Long Island Feature



The white-sand beaches of the North Fork encircle a broad, central agricultural belt that, it turns out, has near-perfect conditions for ripening European grape varieties like merlot and chardonnay. Now that the quality of Long Island wines rivals that of the world's top labels, the North Fork draws serious wine lovers and sightseeing fun seekers alike. Navigating the North Fork wine trail is really about deciding how often to stop, as all but 3 of the region's 30 wineries are on Route 25, which runs east–west through the fork, or on Route 48, running north of and parallel to Route 25. Each winery has its own personality; some encourage a quiet focus on the wine, whereas at others you jostle for a place at the lively bar. Some are in old barns that retain rural charm in wide-planked wood floors, heavy beams, and old farming equipment. Summer weekends—particularly when bad weather foils beach plans—attract droves of winery-hoppers. Fall brings harvest festivals and day-trippers buying fresh vegetables at farm stands and mixed cases of wines for the holidays. Off-season, the wineries are very quiet, and you're likely to be showered with extra attention.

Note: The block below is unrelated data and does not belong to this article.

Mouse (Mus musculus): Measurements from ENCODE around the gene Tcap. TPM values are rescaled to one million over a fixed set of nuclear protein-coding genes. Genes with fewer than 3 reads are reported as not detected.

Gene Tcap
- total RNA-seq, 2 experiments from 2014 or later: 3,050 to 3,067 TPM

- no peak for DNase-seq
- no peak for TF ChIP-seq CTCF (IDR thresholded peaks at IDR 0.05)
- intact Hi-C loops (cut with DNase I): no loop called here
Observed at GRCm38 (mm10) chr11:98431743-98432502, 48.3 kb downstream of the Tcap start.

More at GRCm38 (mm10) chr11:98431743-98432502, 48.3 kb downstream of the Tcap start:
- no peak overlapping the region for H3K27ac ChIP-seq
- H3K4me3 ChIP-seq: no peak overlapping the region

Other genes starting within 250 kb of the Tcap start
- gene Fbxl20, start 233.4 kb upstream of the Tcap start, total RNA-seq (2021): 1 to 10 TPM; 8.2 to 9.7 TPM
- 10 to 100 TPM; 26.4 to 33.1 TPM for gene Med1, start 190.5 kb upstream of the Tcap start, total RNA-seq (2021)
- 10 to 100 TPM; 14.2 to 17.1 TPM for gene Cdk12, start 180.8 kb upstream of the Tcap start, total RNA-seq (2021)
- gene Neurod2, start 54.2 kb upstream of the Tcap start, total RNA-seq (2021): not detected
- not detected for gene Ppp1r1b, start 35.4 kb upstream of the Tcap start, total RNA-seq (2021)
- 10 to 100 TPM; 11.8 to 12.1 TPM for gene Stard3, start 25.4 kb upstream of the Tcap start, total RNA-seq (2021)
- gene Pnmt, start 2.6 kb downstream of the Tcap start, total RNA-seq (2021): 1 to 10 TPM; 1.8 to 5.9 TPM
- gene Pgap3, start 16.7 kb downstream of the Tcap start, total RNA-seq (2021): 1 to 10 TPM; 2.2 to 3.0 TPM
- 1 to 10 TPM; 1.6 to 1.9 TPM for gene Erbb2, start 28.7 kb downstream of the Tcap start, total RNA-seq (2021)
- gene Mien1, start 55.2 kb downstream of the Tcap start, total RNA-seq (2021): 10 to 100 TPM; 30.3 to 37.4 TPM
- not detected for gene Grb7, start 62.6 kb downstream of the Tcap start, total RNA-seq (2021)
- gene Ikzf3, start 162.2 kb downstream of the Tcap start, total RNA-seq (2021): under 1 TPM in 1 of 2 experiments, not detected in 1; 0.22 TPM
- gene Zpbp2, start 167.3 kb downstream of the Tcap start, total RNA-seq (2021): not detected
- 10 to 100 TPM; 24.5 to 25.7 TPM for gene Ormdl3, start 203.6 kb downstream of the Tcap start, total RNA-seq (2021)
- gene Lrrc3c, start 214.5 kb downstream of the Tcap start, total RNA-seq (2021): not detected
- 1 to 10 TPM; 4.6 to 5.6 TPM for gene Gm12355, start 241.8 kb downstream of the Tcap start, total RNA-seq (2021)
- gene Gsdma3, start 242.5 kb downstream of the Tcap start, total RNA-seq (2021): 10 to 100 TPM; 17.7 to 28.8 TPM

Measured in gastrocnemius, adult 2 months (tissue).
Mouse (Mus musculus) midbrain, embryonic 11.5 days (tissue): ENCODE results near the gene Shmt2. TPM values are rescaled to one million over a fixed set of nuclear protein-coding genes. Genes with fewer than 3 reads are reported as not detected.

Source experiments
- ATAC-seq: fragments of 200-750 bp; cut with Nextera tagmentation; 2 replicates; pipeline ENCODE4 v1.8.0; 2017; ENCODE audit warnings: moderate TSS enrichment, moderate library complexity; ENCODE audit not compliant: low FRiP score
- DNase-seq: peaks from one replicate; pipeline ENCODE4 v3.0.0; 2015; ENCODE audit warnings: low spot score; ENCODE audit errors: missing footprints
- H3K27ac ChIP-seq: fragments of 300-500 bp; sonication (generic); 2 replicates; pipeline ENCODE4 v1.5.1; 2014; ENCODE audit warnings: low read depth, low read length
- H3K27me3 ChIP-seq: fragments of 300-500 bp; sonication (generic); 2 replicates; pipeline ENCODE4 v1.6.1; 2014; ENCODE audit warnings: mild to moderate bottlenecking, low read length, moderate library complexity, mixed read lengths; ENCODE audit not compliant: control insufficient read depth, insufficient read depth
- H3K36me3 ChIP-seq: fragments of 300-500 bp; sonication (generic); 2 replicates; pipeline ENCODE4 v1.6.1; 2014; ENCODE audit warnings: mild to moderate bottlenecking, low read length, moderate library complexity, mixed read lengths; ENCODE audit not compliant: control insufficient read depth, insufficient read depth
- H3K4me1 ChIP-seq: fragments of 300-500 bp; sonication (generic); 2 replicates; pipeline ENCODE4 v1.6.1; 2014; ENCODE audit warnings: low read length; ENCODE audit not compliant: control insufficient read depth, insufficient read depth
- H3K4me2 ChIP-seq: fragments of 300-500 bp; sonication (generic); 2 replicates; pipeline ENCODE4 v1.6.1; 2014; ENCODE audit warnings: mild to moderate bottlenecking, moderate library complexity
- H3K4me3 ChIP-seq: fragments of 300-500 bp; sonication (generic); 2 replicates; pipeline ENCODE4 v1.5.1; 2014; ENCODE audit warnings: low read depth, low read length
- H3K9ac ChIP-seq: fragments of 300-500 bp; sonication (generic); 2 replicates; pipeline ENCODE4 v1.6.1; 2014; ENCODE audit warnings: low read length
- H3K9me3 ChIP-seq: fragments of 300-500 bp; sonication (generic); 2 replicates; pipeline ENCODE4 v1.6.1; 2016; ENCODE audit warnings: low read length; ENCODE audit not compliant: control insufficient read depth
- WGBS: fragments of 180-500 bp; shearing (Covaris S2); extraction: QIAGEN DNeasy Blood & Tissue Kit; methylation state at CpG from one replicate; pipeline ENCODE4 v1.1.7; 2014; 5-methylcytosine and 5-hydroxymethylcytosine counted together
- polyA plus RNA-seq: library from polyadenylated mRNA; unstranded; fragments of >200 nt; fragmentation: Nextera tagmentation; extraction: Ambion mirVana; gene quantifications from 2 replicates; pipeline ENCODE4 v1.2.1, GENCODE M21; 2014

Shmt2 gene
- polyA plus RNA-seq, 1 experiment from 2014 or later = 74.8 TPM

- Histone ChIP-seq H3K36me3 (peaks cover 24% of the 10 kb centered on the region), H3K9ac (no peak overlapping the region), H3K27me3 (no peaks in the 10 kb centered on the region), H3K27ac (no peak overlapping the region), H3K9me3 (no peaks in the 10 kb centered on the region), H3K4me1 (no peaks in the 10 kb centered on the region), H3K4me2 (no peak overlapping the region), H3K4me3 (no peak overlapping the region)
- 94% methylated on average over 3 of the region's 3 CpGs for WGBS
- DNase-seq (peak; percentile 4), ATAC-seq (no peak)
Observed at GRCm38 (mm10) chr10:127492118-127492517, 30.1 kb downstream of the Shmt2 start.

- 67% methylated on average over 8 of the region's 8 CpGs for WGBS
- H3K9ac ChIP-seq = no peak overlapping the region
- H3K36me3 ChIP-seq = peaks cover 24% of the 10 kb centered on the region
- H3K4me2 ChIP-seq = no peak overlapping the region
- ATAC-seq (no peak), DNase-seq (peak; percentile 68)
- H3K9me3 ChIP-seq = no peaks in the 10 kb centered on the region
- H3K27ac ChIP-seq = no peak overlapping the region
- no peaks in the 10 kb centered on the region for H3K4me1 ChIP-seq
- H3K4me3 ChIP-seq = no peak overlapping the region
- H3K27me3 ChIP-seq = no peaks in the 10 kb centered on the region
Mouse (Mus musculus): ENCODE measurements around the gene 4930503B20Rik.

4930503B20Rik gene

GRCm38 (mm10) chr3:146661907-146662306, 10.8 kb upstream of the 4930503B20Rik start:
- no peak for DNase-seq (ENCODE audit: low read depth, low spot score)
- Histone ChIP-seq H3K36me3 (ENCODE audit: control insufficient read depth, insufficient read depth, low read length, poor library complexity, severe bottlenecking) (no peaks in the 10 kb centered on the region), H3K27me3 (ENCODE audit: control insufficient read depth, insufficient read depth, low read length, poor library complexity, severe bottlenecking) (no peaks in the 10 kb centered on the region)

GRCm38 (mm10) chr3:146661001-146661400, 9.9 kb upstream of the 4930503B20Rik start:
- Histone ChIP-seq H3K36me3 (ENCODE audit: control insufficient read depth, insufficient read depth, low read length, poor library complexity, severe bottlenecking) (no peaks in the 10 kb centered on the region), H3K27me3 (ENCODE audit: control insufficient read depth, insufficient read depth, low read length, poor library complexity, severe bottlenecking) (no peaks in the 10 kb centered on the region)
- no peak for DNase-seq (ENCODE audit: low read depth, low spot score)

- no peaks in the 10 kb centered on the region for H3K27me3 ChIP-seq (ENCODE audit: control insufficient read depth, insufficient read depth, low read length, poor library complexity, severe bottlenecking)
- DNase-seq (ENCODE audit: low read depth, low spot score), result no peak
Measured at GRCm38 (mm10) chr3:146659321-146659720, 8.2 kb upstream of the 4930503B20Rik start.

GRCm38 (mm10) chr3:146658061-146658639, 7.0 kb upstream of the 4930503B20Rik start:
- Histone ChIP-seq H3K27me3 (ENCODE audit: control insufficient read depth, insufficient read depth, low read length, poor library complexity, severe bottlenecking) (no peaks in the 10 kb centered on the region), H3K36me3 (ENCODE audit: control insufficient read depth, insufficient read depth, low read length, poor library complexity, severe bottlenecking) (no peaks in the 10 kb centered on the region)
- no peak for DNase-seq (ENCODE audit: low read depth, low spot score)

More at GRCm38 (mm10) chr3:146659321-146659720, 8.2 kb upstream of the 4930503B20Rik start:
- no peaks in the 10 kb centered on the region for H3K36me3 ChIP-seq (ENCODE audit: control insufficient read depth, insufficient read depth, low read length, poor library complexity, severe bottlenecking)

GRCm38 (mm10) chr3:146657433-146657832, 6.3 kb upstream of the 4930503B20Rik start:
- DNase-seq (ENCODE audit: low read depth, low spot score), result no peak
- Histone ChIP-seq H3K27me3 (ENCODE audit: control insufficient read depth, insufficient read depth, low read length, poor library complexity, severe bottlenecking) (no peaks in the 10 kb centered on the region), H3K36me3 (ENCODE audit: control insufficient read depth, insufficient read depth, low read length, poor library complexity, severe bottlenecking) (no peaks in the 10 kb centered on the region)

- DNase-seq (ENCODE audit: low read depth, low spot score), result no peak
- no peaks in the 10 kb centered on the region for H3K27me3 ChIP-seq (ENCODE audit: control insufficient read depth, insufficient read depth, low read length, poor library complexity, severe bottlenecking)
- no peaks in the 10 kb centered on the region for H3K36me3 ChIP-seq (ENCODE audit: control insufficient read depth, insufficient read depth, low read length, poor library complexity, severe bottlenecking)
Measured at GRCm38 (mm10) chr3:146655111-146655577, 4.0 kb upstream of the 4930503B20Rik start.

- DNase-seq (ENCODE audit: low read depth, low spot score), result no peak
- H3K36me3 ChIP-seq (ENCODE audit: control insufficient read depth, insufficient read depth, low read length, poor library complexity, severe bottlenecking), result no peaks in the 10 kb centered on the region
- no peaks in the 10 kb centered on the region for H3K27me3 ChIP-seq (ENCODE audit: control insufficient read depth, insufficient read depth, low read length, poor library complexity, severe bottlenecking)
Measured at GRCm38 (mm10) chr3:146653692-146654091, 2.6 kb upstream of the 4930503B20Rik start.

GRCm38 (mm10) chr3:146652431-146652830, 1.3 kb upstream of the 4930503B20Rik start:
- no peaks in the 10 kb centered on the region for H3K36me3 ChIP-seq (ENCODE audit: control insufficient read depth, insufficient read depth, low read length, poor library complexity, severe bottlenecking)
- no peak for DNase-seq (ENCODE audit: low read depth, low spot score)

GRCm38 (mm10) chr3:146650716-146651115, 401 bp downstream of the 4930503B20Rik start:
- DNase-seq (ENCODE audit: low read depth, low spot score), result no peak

Long Island Wine Council. 631/369–5887. www.liwines.com.

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